This is a picture of Steve Redgrave and Matthew Pinsent winning gold at the 1996 Atlanta Olympics – Redgrave’s 4th Gold in successive Olympics – inspiring! I grew up in the shadow of an Olympian – my father. He was pretty good at accomplishing big goals, and even better at pushing himself when things got hard. He coached me when I was in high school rowing, and inspired me to push to the top of the sport as well. One thing that has always stuck in my head was my dad telling me to turn the weakest part of my race into my strongest.
In rowing, often the hardest part of the 2000m race, and one that is predictably many a rower’s weakness, is the 3rd 500m. In fact, the third quarter of any physically or mentally challenging endeavour is often deemed psychologically the most difficult. Why? Well… you have only just passed the halfway point, you are already exhausted and you just can’t imagine repeating the same distance, at the same intensity, without collapsing first. At least in the final quarter, you can sniff the finish line and you will find that little bit extra to keep going.
I work with Fremantle FC in the AFL (Australian Rules Football). In the AFL, the third quarter is referred to as the “Premiereship Quarter” – for obvious, similar reasons to rowing – whoever can get through the third quarter’s physical and mental challenge better than their opponent is most likely to win.
The idea of turning weakness to strength, is a psychological trick that demands deliberate choice and extraordinary effort in the face of massive physical and mental resistance.
Many times in my life, I have applied this idea of playing tricks with your mind, to consciously choose to do what is unnatural in the face of a pain, challenge, stress, and demands… and I have found that you can achieve so much more in those moments if you do choose to think differently about the challenge. Moreover, if you have made it a habit to keep choosing the harder path, to push harder against the grain, at that point where you feel weakest and when most people give up, you will find yourself consistently stepping up to new and unexpected challenges in all areas of life, not just in that one activity.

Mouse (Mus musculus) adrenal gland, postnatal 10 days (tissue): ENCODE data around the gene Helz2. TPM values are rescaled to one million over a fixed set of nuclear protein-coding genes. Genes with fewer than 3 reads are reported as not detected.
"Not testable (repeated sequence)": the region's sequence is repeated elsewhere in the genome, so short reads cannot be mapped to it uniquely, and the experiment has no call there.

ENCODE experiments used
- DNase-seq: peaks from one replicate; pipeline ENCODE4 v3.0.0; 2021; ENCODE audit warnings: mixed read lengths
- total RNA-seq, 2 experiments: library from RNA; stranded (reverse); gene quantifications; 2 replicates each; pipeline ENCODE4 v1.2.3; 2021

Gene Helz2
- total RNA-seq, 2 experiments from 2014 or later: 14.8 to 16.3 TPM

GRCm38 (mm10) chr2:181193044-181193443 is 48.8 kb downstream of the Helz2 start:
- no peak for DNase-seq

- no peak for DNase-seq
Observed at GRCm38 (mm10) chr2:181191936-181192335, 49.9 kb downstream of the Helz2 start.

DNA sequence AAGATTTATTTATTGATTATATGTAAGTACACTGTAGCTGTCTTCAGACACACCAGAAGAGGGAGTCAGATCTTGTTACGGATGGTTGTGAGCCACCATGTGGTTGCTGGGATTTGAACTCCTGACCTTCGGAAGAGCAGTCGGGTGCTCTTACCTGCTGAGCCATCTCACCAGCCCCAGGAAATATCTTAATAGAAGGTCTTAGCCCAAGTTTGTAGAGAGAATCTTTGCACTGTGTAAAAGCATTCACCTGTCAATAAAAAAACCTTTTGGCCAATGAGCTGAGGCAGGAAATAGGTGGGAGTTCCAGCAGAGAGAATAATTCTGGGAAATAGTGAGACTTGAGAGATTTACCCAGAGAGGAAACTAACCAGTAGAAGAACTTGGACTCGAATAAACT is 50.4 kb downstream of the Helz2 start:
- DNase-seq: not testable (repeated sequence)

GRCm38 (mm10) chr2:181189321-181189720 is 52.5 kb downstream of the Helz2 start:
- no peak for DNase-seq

(There is a caveat to all of this: pushing exceedingly hard at key moments under pressure can only be accomplished by balancing the all-out effort with appropriate down time and recovery after those pressure moments have passed. See my previous blog on the Science of Chillaxing)
What can you do in your life?
Find a place where you have declared something is too hard, or where it might be deemed normal to back off the effort a bit… and choose to think about it differently, decide to feed off the pressure and the challenge, play tricks with your mind and tell it to use fear, fatigue, and feelings of quitting as reminders to go a bit harder. Turn weakness to strength and you will have a distinct advantage over those who give in to the pain and stress of those tough points in life.
Love to hear your thoughts!
Dr Sean R